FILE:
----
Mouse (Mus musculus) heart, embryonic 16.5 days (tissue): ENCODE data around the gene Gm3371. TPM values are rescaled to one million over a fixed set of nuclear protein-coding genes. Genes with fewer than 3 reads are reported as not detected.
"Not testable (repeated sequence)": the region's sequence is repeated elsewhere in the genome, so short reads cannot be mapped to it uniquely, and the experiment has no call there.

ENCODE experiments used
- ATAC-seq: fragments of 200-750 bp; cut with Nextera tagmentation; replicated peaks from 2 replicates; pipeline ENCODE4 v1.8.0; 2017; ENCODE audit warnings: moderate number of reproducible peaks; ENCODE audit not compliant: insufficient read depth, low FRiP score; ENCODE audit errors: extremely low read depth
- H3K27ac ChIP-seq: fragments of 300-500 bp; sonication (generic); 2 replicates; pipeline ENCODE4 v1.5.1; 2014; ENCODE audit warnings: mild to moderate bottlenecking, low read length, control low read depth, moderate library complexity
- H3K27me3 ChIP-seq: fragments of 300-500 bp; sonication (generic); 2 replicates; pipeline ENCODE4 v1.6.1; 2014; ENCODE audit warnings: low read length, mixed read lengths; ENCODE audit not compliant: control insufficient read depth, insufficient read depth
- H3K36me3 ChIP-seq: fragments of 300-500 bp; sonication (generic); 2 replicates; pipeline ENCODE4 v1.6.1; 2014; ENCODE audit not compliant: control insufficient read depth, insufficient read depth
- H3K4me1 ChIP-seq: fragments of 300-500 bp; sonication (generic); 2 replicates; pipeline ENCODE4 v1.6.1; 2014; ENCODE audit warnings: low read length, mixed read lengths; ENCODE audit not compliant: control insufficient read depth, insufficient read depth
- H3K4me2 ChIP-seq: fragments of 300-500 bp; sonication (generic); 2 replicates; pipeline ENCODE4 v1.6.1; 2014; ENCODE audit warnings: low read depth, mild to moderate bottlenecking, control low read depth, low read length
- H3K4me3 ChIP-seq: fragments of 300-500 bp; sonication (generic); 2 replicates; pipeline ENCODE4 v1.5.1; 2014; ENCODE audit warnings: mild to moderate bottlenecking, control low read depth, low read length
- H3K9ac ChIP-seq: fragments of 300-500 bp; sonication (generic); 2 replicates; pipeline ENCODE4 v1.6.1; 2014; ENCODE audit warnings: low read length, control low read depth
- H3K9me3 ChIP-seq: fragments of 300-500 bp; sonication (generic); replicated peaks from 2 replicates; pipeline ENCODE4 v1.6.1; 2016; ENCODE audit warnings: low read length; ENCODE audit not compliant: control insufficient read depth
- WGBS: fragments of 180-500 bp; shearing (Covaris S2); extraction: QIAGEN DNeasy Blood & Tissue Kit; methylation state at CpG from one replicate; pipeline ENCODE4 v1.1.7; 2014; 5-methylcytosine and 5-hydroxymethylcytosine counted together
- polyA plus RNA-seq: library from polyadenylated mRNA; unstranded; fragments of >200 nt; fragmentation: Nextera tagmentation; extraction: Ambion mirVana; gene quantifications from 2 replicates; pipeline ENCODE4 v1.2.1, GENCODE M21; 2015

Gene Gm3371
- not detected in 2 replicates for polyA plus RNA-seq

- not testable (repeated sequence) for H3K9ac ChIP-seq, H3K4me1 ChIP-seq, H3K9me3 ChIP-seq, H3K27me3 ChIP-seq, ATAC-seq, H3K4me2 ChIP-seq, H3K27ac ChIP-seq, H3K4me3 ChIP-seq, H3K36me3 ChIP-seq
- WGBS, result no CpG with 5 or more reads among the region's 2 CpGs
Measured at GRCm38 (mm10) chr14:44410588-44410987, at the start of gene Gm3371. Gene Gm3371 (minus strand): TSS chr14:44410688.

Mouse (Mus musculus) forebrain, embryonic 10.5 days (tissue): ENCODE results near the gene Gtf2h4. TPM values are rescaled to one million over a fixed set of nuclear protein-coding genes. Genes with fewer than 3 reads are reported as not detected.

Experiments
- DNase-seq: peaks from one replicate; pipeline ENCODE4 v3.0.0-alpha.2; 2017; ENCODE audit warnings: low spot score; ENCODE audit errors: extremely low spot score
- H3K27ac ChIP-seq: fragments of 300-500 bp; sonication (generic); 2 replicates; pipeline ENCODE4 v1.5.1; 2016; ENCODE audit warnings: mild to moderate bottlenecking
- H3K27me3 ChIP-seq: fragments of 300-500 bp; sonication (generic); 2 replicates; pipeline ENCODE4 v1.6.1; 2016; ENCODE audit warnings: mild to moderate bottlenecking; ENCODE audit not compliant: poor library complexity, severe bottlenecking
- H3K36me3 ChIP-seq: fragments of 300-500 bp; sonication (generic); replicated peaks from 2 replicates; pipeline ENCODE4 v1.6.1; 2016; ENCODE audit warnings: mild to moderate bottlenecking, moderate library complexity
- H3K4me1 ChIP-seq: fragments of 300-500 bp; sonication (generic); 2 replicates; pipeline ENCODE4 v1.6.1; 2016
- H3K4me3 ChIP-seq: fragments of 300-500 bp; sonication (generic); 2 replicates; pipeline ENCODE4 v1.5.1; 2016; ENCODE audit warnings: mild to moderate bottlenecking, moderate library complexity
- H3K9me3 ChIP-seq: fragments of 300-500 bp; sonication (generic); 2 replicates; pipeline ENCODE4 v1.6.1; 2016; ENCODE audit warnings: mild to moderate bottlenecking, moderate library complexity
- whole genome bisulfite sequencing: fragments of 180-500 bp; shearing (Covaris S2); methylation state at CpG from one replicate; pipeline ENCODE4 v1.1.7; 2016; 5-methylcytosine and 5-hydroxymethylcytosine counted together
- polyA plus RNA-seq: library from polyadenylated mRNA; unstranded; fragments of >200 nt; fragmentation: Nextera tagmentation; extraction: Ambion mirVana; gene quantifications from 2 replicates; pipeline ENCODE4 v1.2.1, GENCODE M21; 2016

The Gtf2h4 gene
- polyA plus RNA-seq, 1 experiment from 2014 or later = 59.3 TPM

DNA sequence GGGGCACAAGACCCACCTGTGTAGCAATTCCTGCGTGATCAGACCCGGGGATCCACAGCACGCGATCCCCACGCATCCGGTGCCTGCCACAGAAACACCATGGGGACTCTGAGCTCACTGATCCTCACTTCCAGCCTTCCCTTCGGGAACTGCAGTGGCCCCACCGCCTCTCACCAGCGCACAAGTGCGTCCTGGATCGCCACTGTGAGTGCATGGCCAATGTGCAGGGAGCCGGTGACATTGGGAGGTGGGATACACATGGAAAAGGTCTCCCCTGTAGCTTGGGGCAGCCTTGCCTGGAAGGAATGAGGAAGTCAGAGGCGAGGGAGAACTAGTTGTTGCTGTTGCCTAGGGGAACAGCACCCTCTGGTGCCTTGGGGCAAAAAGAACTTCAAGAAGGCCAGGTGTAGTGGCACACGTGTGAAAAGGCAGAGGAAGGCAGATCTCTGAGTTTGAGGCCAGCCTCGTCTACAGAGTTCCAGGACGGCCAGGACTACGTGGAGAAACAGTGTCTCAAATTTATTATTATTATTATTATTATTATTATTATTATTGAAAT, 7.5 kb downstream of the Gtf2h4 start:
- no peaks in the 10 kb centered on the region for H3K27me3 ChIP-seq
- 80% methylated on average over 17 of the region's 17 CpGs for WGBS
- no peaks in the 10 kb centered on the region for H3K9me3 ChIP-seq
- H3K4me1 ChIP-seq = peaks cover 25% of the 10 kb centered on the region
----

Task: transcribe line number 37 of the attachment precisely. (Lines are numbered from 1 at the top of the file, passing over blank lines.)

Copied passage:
- H3K4me1 ChIP-seq = peaks cover 25% of the 10 kb centered on the region